There is no "real" reason rotary can give me and not get in trouble for. But my Taiwanese host mother recently told me the reason Japan didn't take me was because of my health. I have no idea if that's true. Or how she would know. But I can say, if you have any health problems, even if they are from years ago, it's best to try not to involve them unless you're really going to be at a lot of risk. Don't think some really kind person will understand your heart. Or some smart person will understand the facts of it being 5 years ago. They wont understand. At all. This has been a huge problem here. Not my health, but their reaction to what they think my health is. For the record, I'm 100% okay.

    School, some people get lucky, some people make their luck, and some people just get really unlucky.
    Asian schools aren't as boring as it would be to be an exchange student in America. I can say that. I go to a cooking school so I'm pretty lucky.

    But a warning, you will most likely be with 14 year old students. Which, in Asian years, means they think that they're 10 years old in their heads. Not all! But a lot. Try to make friends with people in the higher grades. Try to be proactive and make friends with them. See what they like, do stuff they like to do. Ask them to teach you something, they love that. Teach them something. Playing cards in class is a big thing in Taiwan. I taught my classmates Crazy Eights and Spit. They adore it. Make friends early, but always be open to more. It will save you form bordom.

    Books are always good to bring to school. And studying the language is also a good bet. Many schools let exchange students go on the computer and take walks too. Not mine, but I get to cook everyday, so that's pretty cool.

    Don't ignore your classmates. They can really help you at times you least expect it.

    And no, life doesn't ever get boring. There are so many other exchange students. I get invited to so many things, I have to turn some down. But if you're in the countryside, that might be different.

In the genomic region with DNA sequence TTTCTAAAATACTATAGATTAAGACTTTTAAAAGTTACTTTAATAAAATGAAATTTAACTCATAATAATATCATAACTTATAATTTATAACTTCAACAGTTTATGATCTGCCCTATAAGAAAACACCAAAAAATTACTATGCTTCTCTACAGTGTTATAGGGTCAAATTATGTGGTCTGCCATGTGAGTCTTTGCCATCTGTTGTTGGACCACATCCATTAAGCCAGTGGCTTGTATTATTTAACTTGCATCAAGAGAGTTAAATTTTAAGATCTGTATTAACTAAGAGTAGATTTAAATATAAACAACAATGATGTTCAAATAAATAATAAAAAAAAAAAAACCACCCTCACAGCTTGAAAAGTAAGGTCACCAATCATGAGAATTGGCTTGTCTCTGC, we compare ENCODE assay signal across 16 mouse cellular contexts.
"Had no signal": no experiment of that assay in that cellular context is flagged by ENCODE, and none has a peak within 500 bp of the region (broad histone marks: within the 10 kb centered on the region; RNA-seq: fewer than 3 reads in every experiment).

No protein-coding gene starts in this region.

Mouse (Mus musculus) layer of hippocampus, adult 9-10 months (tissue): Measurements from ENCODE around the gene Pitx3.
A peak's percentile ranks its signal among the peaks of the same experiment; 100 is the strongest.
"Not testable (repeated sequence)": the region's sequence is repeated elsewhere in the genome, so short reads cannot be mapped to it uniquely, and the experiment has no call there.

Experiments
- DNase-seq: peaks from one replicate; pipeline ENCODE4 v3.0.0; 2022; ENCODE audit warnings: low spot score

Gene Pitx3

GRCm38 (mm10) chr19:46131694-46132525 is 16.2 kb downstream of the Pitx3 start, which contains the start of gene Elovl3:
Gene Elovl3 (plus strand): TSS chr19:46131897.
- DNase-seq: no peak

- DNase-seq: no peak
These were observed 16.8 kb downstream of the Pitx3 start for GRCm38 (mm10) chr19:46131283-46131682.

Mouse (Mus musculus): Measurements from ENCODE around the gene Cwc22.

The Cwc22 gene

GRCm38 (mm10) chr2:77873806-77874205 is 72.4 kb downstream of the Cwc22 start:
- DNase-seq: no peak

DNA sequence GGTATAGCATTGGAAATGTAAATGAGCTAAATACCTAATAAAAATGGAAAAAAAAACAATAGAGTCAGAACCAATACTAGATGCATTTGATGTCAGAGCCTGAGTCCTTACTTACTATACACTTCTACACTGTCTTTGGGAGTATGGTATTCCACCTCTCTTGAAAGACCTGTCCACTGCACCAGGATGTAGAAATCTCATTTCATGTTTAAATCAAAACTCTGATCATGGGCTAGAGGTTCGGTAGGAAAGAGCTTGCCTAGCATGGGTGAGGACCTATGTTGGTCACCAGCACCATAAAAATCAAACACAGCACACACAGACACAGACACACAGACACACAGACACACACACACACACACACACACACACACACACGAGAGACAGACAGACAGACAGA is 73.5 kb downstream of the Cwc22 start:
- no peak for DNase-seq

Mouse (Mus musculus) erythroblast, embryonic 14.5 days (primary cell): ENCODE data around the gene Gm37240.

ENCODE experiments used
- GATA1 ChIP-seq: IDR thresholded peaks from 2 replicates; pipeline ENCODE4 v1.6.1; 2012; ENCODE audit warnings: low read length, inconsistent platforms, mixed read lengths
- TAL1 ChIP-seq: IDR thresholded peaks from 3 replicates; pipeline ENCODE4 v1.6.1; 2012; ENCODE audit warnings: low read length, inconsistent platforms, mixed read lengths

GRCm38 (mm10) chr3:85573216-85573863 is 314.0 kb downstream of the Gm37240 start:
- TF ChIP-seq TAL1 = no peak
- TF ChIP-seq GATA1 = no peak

The application is daunting. Be careful about what you write... The host families will get to read it. And they can refuse you based on what they see.

  6. Wow, I'm so proud of you working @ the school bakery. :) I'm impressed that you know how to use the commercial coffee makers and that you can also make iced coffee and milk teas. What did you win an award in Chinese class for?
    I say keep you head up Michelle your a very strong-willed & determined young woman. Your very healthy and strong, and I don't think your health should be a primary focus for anyone right now. Enjoy your time there- for it will be over before you know it. Do you know when your coming back home? We miss you.
    Love, Mom & Matthew

  7. So that means not ONLY are you going to be making me delicious treats when you get back, but I also get delicious café quality coffee?? Since I'm such a generous person, remind me to let you have a pillow in your new cage I set up for you when you get back. You and Tanaka will be cage mates, so get excited!!!

    On another (less sarcastic ;D) note, I agree that taking your language learning into your own hands will give you results that will surprise you. I mean, as much as I feel your mention to Keiko's teaching style helped me how to say "handicapped female" and "the smell of old people" in Japanese, buying your own materials and extending what you learn in class is the only way to please your craving to get better, if that even makes any sense. At least you have an excuse for not making any sense >O< Jibun de benkyou shiteiru no o tsuzukete ne ;D